FOG without reserved IP addresses
Alakuni last edited by
I’m a long time FOG user, who’s just moved from a large education business (3000+ hosts) to a small organization with about 300 PCs. In my new organization they dont have any network solution for deploying images to workstations, so I thought FOG could offer some real benefits.
However they operate a real dynamic DHCP set-up, with a minimal number of reserved IP addresses. As a result I cant really setup FOG host entries with associated IP addresses. In addition, I’m having to battle some reluctance to try FOG from my management, so setting blanket DHCP boot options pointing to the FOG server is a non-starter (at least till I’ve proved what can be done).
Doers anyone have any suggestions how I can image machines without reserved IPs or DHCP options pointing to FOG?
I’ve managed to create a bootable USB disk that can allow me to register hosts to FOG. I was hoping to use Quick Image to just image machines from there on. However I find that Quick Image basically queues a job on the server and then reboots the host so that it can do a PXE boot: this isnt going to work with the limitations described above.
Any ideas? Any way I can start a quick image directly from bootable media?
As you’re limited to the number of available DHCP addresses to hand out within your network, does your fog server have more than one interface?
You could install the DHCP Server tool onto the FOG Service and have it hand out requests through a specific interface. If you only have one interface, you can still do the same type of idea. Though it’d be better that your server is set to a static IP address if they at least provide the one. When you need PXE boot, have the FOG Server serve a range of IP’s outside the scope of your current setup.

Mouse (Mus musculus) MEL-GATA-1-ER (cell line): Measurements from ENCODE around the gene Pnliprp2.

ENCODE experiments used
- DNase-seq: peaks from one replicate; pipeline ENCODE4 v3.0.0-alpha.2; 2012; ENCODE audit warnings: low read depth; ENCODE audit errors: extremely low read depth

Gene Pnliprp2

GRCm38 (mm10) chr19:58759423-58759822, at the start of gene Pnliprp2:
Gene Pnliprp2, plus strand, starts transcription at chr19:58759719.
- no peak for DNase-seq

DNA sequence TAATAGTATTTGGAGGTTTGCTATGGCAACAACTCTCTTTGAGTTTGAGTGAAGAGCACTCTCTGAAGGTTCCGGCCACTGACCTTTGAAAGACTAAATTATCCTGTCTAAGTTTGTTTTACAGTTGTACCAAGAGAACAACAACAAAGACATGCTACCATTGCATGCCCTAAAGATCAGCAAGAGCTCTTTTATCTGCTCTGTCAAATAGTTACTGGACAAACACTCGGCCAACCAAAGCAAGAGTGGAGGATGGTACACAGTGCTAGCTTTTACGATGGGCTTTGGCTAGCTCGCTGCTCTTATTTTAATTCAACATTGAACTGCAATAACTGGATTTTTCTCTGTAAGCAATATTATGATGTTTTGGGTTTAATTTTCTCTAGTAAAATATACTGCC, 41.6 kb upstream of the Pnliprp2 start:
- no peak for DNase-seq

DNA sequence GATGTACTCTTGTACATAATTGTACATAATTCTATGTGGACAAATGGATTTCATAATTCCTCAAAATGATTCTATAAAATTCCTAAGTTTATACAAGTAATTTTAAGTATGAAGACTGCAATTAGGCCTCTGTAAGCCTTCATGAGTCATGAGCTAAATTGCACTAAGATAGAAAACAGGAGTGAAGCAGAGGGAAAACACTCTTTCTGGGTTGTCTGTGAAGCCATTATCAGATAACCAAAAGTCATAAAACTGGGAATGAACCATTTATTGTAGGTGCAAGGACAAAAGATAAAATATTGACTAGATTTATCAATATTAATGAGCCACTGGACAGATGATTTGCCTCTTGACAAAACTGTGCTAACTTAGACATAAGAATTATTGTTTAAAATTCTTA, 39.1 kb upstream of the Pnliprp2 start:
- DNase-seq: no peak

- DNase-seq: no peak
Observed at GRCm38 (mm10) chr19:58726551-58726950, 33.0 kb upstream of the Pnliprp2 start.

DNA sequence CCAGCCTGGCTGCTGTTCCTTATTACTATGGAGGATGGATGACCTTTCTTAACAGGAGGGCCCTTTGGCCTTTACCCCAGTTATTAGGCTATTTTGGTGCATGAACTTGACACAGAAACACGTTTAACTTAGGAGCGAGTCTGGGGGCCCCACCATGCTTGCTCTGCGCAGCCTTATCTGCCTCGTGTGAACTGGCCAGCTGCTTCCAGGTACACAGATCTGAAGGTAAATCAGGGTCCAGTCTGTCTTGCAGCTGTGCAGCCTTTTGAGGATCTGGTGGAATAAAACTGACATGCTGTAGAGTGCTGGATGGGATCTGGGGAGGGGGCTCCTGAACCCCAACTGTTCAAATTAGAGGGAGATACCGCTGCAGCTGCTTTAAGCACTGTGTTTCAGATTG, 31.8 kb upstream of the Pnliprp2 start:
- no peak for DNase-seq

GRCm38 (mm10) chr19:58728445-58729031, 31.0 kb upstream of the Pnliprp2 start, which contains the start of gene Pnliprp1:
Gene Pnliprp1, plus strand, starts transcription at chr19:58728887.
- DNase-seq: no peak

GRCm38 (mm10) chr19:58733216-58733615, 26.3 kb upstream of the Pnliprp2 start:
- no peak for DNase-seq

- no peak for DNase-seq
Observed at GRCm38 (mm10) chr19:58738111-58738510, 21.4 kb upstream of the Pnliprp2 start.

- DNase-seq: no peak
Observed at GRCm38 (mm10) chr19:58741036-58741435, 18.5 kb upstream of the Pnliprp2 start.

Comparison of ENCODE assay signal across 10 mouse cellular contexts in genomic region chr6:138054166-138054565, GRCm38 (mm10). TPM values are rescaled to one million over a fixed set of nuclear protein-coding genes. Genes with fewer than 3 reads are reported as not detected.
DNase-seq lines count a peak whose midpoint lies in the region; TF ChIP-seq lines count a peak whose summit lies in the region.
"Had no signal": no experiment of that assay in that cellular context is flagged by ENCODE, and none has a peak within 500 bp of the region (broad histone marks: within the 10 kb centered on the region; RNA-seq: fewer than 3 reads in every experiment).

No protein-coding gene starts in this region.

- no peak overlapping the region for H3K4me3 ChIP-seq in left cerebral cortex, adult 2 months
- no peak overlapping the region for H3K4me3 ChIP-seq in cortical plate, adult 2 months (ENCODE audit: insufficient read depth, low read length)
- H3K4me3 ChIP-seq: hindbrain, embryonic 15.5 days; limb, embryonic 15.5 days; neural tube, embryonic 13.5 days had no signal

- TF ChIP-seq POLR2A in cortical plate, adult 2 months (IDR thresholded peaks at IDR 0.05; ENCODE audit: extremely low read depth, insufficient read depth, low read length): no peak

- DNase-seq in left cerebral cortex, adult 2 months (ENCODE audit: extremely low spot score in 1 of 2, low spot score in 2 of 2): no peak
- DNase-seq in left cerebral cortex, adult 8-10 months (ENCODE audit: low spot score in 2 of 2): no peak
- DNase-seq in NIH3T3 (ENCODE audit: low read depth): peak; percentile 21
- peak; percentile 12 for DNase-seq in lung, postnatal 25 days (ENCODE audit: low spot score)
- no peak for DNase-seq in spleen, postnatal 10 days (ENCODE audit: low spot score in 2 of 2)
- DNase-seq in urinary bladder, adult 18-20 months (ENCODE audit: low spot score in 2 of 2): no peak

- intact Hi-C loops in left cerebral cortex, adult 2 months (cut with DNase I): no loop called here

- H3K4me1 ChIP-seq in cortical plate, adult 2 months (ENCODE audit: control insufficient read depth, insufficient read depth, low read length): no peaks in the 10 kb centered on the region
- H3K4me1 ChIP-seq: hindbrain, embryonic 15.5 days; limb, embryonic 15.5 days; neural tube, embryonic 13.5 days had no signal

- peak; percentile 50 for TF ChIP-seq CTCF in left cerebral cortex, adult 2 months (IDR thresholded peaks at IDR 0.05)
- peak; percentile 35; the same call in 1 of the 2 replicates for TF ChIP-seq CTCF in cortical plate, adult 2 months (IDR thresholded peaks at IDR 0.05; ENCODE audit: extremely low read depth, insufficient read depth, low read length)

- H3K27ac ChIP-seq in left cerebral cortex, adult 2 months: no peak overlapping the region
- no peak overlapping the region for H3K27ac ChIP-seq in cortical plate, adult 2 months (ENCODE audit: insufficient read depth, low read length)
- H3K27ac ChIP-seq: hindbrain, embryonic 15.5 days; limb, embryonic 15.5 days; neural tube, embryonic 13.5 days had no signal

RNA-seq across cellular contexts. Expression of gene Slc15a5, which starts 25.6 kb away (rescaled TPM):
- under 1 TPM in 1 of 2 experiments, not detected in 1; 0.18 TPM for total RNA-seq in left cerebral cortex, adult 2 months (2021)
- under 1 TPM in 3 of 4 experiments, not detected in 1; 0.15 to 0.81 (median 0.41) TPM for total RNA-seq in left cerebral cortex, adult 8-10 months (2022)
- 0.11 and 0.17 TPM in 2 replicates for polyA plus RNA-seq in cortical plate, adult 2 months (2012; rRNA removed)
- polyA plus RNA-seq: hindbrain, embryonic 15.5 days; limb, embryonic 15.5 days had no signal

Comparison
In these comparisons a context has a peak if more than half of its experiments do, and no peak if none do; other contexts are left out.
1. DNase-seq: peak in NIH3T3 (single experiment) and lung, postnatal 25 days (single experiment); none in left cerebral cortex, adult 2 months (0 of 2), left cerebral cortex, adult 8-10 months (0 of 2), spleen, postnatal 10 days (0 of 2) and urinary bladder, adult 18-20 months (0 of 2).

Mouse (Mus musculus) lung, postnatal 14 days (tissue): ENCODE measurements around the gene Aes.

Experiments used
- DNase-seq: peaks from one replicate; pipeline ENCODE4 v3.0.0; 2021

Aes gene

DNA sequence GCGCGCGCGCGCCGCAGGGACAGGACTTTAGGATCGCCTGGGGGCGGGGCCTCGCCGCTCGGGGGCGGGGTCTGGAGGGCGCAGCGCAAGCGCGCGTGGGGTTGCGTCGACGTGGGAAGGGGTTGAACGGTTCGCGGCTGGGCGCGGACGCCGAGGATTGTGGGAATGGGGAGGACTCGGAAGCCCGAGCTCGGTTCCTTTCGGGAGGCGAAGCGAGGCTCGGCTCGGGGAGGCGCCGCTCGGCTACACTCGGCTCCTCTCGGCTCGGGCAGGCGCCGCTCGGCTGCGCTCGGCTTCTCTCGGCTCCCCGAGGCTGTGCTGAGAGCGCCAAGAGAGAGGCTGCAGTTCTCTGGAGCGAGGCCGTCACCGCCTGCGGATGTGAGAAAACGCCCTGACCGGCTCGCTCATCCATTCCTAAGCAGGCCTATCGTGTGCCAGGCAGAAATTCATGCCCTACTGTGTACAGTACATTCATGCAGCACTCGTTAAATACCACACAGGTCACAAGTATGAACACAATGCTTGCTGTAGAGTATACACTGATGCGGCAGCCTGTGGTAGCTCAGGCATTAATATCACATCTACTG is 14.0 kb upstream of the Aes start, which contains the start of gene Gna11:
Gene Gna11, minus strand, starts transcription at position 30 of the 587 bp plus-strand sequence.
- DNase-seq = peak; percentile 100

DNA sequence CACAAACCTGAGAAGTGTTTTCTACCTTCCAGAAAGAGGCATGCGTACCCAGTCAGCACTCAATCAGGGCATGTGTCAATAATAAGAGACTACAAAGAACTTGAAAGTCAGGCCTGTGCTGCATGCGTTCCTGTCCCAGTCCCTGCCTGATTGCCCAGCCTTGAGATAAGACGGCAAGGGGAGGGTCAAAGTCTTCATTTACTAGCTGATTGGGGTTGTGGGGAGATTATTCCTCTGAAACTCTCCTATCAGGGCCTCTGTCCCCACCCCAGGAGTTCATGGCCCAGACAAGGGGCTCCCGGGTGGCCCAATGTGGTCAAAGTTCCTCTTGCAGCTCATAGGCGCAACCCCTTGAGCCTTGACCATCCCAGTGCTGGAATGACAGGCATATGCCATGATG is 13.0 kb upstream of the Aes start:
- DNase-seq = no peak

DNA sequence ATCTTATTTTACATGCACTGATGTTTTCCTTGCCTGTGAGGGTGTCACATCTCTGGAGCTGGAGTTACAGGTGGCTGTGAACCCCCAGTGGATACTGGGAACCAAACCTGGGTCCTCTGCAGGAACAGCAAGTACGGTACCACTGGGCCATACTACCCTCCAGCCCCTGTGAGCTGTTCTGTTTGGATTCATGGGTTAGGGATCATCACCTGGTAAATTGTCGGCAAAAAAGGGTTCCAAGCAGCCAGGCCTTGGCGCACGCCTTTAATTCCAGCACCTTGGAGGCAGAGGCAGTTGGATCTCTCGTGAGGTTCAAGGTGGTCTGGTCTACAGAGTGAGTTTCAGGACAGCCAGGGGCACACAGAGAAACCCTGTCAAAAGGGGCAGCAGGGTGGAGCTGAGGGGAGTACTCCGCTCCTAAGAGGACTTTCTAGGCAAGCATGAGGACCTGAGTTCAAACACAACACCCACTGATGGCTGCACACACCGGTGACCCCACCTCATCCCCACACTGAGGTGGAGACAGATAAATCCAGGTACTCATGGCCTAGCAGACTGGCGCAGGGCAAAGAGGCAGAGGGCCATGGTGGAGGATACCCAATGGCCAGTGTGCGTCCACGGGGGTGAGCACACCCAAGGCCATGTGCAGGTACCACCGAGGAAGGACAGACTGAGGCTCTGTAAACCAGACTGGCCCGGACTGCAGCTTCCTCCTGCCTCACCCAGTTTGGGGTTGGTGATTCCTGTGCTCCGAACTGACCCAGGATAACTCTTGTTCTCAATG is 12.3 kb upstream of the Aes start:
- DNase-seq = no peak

Let’s say your 300 systems runs on the IP range of class B network: 172.16.xxx.xxx, (this ensures the 300 possible IP’s and then some) And you set your fog server to be dhcp for a class C network: 192.168.xxx.xxx. When the systems boot using ports 66/67, (PXE boot phase) they should pick up the IP address from the 192.168 series and be able to PXE boot to the fog server as it’s the only one handing out that IP range. When the systems boot up, they shouldn’t be requesting IP’s from the FOG Server, as they’ve already passed the TFTP phase of the process. I’ve never really had to test this too much, but if the FOG Server is handing out IP’s, you can set the scope inside the fog server to point the dhcp server to your main network so there’s less confusion.